10. Attitudes of Invisible Death • Behavioral passivity • We became passive observers to our own dying and to the morning – we leave the behavioral orchestration to physicians and funeral directors • Socialization • We are socialized to conform others • Conformity • High conformity in situations poorly defined • Lack of social support for non-conforming behavior • Lack of social comparison • When personally dealing with death we may feel isolated • Perception of legitimate authority • Authority figures – funeral directors, physicians, nurses, clergy • Inaccessibility of values • When we are distressed by the sadness, despair, and pain of death we don’t see that cognitive denial, emotional repression and behavioral passivity are wrong attitudes

  11. Ethnic variations in attitudes towards death • Affrican American attitudes (12% of population) • Life after death: immortality is a given for most • During grief family is more less important than for Asian Americans and Hispanic Americans • Expect to live much longer than other ethnic groups • Preference of care for terminally ill at home • Less formal and more emotional than European Americans • Hispanic American attitudes (9% of population) • More open expression of emotions after death • More visits to the cemetery and more participation in the burial rituals • Strong support of family, less likely to disclose terminal diagnosis to a dying person • Christian Hispanics – death viewed as a beginning, a door passing from one state to another

  12. Ethnic variations in attitudes towards death • Asian American attitudes • Marked by tightly controlled communication • Chinese Americans – death as a taboo subject in general • Japanese Americans – often hard to detect when the members are in distress and dying • Belief in the deceased watching over those who remain alive • Restraining themselves from public displays of grief and conservative mourning traditions • Hawaiian visions of the dead

  13. Ethnic variations in attitudes towards death • Native American attitudes • Great variability in attitudes towards death across American Indian tribes • Apache • Dead person’s body regarded as an empty shell • Lakota (Sioux) • Death as a natural counterpart of life – the soul journeys to the Spirit Land • Reverence for the body – residence of the person’s essence • Unrestrained grief is appropriate for both men and women • Navajo • do not believe in afterlife • Preference of death at the hospital to prevent ‘home pollution’ • Focus on positive aspects and avoidance of negativity including discussions of negative medical outcomes • Death is often forecast by unusual spiritual or physical events, whi are understood to be natural and in the order of thigs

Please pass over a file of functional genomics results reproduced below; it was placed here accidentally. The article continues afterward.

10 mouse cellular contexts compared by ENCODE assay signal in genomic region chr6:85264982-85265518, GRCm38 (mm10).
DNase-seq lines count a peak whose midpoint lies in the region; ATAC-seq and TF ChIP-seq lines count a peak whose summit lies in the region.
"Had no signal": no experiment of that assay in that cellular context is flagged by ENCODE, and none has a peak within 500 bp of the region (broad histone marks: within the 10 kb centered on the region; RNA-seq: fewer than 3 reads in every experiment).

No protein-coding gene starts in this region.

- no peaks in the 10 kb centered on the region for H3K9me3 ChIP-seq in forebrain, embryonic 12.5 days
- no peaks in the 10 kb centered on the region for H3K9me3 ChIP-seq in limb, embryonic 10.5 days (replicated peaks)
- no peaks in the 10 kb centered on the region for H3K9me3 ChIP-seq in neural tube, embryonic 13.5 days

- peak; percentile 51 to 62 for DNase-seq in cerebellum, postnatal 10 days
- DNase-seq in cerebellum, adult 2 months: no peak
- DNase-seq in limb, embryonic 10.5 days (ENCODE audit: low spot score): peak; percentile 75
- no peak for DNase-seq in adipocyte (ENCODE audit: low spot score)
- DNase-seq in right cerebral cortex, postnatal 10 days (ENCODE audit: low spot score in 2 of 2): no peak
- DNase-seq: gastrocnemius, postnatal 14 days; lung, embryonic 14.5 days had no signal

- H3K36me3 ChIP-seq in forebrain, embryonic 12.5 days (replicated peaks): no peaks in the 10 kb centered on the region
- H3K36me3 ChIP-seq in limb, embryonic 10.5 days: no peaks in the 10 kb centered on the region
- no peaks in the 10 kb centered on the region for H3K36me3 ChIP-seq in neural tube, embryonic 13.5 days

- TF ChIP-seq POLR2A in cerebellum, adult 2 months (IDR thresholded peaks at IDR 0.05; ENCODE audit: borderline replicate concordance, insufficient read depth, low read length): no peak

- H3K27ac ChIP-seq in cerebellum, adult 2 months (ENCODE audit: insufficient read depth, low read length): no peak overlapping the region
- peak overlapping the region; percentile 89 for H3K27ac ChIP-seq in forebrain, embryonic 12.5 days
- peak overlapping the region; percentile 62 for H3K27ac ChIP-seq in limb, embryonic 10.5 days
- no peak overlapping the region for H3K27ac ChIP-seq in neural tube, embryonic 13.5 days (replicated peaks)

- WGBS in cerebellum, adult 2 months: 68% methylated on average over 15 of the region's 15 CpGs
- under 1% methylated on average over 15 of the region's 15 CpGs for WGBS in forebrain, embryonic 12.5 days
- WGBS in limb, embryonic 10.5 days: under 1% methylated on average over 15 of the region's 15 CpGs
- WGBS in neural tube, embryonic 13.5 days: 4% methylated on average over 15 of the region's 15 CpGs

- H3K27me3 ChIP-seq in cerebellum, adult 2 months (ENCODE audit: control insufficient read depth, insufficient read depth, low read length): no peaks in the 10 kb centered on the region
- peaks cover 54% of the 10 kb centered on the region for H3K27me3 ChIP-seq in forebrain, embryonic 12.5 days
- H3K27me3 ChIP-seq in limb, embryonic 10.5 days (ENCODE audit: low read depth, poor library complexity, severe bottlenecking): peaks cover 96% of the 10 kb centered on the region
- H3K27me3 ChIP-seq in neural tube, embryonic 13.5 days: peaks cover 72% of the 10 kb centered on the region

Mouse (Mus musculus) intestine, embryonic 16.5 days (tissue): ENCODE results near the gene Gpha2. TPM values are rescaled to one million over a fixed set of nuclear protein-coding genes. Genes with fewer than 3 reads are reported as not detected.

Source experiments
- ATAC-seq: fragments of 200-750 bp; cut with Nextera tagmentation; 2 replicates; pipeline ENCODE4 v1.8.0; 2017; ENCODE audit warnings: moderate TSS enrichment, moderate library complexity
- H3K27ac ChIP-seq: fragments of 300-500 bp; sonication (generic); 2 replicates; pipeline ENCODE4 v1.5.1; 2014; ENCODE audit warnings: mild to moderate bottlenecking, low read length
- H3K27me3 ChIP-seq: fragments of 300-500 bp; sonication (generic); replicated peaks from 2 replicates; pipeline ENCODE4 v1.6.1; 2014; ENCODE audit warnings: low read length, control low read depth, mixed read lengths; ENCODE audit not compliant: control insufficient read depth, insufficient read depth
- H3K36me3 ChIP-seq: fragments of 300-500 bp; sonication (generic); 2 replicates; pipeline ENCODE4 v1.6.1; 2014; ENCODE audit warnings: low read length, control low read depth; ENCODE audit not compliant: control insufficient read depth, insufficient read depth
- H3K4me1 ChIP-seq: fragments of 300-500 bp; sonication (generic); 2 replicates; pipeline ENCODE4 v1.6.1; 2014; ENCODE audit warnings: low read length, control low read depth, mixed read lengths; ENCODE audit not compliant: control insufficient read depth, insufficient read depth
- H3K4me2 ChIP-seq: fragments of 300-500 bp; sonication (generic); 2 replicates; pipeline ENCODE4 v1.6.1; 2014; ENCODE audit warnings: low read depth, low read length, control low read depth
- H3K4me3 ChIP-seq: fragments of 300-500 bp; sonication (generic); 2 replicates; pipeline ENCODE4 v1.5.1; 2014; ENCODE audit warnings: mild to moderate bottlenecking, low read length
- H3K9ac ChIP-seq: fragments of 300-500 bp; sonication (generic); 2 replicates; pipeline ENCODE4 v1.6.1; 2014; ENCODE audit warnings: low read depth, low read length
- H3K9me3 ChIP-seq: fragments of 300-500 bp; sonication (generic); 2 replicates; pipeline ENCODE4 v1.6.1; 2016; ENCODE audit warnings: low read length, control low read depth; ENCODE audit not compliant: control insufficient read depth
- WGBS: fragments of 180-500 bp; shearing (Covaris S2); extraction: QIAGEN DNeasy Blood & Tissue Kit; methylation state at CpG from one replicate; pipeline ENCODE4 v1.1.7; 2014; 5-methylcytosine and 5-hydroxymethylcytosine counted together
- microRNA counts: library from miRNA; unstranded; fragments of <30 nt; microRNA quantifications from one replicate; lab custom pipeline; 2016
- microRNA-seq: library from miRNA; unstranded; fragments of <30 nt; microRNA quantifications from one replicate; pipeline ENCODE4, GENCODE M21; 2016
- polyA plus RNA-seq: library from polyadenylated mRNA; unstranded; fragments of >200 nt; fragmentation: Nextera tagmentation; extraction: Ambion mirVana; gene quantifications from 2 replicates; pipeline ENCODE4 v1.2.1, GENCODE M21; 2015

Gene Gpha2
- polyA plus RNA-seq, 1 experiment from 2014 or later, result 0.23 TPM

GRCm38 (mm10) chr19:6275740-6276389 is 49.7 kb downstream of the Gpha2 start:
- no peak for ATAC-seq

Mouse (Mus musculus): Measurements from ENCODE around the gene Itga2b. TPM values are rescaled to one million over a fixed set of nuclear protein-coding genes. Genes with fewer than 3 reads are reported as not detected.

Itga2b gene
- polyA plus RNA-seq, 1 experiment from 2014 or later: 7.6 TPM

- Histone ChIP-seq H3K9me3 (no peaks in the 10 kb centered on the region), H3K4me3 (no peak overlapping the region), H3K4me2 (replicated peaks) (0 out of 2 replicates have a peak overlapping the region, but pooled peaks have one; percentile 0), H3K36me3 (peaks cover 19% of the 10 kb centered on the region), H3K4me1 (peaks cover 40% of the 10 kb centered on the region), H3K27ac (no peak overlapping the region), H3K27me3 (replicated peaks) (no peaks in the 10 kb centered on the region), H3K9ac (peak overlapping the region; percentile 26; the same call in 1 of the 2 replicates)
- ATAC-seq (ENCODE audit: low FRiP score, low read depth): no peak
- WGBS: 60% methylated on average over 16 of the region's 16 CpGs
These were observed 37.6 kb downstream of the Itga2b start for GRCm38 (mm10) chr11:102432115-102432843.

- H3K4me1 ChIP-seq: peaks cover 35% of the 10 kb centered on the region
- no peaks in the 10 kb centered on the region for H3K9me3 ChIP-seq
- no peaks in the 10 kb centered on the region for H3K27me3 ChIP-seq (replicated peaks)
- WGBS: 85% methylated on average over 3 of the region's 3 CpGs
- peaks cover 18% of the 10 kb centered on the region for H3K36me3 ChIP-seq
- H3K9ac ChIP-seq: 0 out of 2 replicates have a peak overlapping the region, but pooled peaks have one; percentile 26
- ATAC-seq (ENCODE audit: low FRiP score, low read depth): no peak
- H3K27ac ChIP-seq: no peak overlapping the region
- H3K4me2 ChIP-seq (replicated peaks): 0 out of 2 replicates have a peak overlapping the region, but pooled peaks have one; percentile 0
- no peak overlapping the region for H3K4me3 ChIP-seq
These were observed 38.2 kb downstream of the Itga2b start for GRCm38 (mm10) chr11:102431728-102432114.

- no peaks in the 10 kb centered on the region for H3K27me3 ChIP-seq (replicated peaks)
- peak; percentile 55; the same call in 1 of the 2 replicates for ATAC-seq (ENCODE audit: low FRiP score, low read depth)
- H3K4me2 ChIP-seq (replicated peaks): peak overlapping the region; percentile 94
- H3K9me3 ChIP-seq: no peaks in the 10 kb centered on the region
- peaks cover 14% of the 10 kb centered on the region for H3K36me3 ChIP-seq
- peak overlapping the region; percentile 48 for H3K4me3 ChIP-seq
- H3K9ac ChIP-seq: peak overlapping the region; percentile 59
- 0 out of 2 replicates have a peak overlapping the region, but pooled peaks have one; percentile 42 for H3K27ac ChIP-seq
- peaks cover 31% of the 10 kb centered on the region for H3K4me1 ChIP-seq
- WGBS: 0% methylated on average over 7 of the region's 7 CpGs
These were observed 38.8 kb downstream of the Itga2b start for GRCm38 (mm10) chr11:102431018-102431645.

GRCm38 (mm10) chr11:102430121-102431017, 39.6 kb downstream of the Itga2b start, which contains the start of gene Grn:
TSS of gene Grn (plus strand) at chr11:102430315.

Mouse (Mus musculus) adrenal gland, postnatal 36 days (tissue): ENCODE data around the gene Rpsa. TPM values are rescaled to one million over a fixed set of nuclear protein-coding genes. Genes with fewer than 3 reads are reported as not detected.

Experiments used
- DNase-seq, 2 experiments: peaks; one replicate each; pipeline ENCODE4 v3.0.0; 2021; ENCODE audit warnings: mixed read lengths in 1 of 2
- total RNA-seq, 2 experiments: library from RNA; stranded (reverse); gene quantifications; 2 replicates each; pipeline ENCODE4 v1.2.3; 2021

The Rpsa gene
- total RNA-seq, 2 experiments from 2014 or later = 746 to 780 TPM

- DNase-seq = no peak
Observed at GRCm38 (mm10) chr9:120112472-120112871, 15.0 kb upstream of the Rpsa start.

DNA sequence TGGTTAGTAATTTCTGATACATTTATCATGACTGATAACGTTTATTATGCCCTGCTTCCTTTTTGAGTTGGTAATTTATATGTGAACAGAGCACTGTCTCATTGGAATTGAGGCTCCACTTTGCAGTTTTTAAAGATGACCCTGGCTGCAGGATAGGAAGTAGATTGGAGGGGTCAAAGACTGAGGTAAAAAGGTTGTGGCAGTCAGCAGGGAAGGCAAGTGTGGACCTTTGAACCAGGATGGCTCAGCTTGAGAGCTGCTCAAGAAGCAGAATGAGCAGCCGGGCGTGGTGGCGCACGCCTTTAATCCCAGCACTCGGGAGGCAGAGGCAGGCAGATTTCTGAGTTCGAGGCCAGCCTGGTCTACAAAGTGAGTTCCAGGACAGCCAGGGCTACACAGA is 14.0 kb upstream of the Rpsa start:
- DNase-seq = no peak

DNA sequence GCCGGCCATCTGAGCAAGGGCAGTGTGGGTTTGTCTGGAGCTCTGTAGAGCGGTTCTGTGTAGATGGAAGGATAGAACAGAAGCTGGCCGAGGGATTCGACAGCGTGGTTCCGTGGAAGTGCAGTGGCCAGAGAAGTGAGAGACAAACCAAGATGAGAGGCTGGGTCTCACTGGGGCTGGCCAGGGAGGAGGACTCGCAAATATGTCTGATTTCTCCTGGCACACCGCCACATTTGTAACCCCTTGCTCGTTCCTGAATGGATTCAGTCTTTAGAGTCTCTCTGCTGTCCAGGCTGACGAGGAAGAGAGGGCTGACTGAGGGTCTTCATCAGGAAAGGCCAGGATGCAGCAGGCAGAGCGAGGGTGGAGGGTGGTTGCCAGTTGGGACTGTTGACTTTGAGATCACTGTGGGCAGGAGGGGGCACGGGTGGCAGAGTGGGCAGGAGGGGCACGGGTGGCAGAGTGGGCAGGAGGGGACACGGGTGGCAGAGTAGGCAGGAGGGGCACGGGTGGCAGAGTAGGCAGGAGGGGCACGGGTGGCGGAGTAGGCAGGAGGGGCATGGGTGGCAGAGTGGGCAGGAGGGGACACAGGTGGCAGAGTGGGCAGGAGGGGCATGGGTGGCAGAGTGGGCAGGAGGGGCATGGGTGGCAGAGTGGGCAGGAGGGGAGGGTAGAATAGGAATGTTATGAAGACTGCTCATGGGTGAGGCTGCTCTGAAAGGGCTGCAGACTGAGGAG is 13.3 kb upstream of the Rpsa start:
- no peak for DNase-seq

14. Death, Dying and Acculturation • Vast variability across cultures • Ethnic differences posing questions for hospital care • Hmong Americans refusing some medical practices because of traditional beliefs of spirits residing in body • Need for more information and respect for traditional views • Modifications of traditional views within different ethnic groups in North American society • Acculturations towards the views of the European American tradition • Acculturated Korean Americans and Mexican Americans are more likely to tell a loved one the truth about a terminal prognosis than those not acculturated

  15. Final issues • Is America a Death-Denying Culture? • Are we a death-denying, death-avoiding society, or do we reveal a complex mixture of positive and negative attitudes towards death, dying and the mourning after? • Changing Attitudes and Death Education • Field of thanatology established in 1950s • The Journal of Thanatology • Death studies • Increased interest in death in 1960s and 70s • Death-education movement • Death is becoming more human dying is become more humane

  16. Herman Feifeleditor of the book ‘The meaning of Death’ – seminal work bringing death and dying to the American scholarly community ‘the death-education movement has been a major force in broadening our grasp of the phenomenology of illness, in helping humanize medical relationships and health care, and in advancing the rights of the dying… Furthermore, it is contributing to reconstituting the integrity of our splintered wholeness…sensitizing us to our common humanity… I believe that how we regard and how treat the dying and survivors are prime indications of a civilization’s intention and target… In emphasizing awareness of death, we sharpen and intensify our appreciation of the uniqueness and preciousness of life.’ From Herman Feifel’s Distinguished Professional Contribution Award address at the 1988 annual convention of the American Psychological Association